In India, the largest democracy on Earth, 21-year old girl Shaheen Dhada was arrested for posting a status update on Facebook questioning the complete shutdown of cities for Bal Thackeray’s (rightwing leader notorious for inciting religious hatred and violence) funeral on Sunday, 18th November. Her friend Renu Srinivas was also arrested for “liking” the update which reportedly read: "People like Thackeray are born and die daily and one should not observe a 'bandh' [shutdown] for that." 

IGF 2012: Day two in room four

Kateřina Fialová on 23 Nov 2012
What I most value about the IGF is that thanks to its multi-stakeholder principle, it widens my perspective on pressing internet governance issues. However, all three sessions I attended on day two in room number four, while talking about human rights, failed to include women's right perspective. Women internet users are important stakeholder and it is evident that even after six years of existence IGF still fails to engage them in equal footing with other stakeholders.

Women's take on internet governance: A selection of tweets from IGF 2012

Flavia Fascendini on 20 Nov 2012
This is a selection of the tweets circulated during the Internet Governance Forum in Baku, Azerbaijan, from November 6-9 2012. They were selected following the criteria of its relevance in reflecting the discussions around women’s role in internet governance processes, as well as women’s and internet rights during the IGF.

Global survey on internet privacy and freedom of expression

Flavia Fascendini on 20 Nov 2012
This publication seeks to identify the relationship between freedom of expression and internet privacy, assessing where they support or compete with each other in different circumstances. The book maps out the issues in the current regulatory landscape of internet privacy from the viewpoint of freedom of expression. It provides an overview of legal protection, self-regulatory guidelines, normative challenges, and case studies relating to the topic.

Censorship walks, a feminist view of the Internet Governance Forum

hvale on 15 Nov 2012
A big hangar, with a constant voice asking people to wear headphones and talk to each other through the microphones, an internet network that does not allow participants to be online simultaneously, with an average of only one person out of three being able to access full online services and the other two struggling with their different devices to reach out, comment and communicate what is happening and what should not have happened.

Interview with Arzu Geybullayeva on the internet rights of women in Azerbaijan

Nighat Dad on 9 Nov 2012
Nighat Dad from "Digital Rights Foundation, Pakistan": speaks to Arzu Geybullayeva, a regional analyst and a blogger from Azerbaijan. Arzu's areas of interest are regional politics, conflict resolution, and new social media. In their "feminist talk” Nighat asks Arzu about her impressions of the 7th Internet Governance Forum, that took place in Baku, and key internet rights issues faced by women in Azerbaijan.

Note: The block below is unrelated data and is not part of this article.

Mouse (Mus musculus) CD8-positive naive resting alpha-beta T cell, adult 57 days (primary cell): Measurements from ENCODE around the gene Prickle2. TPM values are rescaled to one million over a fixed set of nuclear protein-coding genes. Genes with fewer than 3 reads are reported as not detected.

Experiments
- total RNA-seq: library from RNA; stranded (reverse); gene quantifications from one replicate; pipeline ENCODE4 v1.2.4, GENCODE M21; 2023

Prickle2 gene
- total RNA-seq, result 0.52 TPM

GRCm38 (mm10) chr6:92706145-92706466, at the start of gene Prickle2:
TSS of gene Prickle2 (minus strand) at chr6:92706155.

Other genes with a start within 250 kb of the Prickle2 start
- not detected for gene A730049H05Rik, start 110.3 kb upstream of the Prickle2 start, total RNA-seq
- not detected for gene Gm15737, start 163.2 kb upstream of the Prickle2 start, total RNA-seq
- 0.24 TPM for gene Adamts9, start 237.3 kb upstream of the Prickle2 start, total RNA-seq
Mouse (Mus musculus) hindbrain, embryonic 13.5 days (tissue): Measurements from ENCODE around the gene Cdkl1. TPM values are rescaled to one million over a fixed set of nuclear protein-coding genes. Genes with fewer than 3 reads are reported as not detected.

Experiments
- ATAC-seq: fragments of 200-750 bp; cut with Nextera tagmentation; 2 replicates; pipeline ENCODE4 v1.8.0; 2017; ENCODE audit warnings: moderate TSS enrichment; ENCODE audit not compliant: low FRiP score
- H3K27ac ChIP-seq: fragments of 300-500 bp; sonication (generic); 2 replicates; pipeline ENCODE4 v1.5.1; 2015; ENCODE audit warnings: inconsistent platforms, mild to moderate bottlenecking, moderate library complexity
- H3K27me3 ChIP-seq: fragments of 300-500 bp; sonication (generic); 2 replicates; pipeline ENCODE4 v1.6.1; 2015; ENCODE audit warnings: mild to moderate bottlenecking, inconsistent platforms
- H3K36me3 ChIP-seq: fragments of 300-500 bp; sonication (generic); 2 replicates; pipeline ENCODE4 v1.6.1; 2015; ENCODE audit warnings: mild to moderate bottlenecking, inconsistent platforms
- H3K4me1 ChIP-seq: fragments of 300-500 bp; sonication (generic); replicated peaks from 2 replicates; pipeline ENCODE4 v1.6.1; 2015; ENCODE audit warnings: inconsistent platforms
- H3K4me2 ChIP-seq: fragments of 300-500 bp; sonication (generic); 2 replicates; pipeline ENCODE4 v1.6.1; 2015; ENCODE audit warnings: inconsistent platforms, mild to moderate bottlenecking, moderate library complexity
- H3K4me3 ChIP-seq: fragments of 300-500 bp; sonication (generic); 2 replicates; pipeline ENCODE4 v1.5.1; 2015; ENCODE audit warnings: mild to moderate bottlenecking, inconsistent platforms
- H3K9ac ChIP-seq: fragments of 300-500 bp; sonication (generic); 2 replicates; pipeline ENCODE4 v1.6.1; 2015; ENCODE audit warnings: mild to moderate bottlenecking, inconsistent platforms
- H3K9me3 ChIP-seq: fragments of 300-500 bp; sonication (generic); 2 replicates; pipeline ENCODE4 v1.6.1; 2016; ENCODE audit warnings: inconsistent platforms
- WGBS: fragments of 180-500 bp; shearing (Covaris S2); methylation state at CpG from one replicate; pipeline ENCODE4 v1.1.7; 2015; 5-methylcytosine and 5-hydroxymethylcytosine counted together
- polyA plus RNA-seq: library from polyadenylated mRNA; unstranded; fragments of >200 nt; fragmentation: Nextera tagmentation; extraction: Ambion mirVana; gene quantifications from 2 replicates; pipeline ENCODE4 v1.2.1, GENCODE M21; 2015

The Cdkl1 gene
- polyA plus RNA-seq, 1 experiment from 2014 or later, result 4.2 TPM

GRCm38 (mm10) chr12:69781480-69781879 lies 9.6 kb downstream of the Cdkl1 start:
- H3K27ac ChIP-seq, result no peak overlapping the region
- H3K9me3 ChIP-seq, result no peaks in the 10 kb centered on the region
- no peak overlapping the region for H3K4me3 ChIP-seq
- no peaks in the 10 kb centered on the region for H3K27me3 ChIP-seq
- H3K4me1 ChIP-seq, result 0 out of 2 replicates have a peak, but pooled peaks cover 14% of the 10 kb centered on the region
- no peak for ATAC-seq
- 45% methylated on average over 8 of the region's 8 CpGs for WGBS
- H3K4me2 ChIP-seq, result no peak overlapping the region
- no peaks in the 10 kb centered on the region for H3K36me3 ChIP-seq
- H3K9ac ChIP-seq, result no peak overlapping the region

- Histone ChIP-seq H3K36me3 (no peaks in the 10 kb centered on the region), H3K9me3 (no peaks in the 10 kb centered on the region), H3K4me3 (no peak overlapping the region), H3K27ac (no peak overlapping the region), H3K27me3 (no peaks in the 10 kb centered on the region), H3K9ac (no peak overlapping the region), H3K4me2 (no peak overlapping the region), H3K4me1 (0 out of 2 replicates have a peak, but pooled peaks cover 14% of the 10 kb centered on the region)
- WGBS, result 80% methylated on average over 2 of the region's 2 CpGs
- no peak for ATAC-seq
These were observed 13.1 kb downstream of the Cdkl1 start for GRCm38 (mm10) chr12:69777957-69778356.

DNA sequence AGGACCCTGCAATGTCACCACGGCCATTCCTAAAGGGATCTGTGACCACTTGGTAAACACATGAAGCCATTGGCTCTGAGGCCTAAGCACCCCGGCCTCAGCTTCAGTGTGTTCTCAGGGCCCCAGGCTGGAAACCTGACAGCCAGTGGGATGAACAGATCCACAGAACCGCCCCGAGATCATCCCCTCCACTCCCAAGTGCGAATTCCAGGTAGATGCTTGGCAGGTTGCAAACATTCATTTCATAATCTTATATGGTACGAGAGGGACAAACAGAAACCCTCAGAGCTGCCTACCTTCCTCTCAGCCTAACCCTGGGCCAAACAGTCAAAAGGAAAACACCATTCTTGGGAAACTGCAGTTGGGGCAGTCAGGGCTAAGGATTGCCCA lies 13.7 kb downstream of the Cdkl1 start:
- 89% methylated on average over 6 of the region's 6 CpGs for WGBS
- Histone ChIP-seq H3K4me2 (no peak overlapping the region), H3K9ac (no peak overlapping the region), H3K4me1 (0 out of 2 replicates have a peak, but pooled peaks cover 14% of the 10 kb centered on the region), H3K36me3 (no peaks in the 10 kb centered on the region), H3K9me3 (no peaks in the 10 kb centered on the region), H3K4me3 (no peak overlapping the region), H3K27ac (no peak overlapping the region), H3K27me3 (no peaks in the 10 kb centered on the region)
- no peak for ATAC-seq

Crossing borders : cyberspace and national security

Kateřina Fialová on 25 Oct 2012
This edition of explores the online safety of women human rights defenders from the perspective of national security and counter-terrorism. National security often encompasses a variety of security threats, including those in cyberspace. While national security measures are meant to protect the security of a nation and its citizen, in many contexts they serve as a pretext for suppressing unfavourable political and social views. Despite the fact that online & offline security measures adversely impact on women's and sexual rights, women and sexual minorities are still two of the most invisible stakeholders in national security debates. This editions delves into some of these risks and examines explicitly messages that we have touched on before (that link this edition to previous one), particularly "why & how women human rights defenders can become players in the spaces that govern cyberspace":

Let’s stop our fear of tech leading to misuse of security legislation

Danna Ingleton on 25 Oct 2012
I was very happy when I was asked to be guest editor of this edition of on women human rights defenders (WHRD) and national cyber security policies. This is an important and timely issue for WHRDs because the misuse of counter-terrorism legislation to quell dissent and further marginalise minority voices is on the rise.

Egypt: Cyber-security as a priority and an integral part of human rights advocacy

Mavic Cabrera-Balleza on 25 Oct 2012 correspondent Mavic Cabrera-Balleza interviews Yara Sallam, Manager of the Women Human Rights Defenders Program at Nazra for Feminist Studies in Egypt, on the challenging reality for women human rights defenders, how they are affected by measures taken by the government in the name of “national security”, and strategies used to address threats to WHRD's cybersecurity.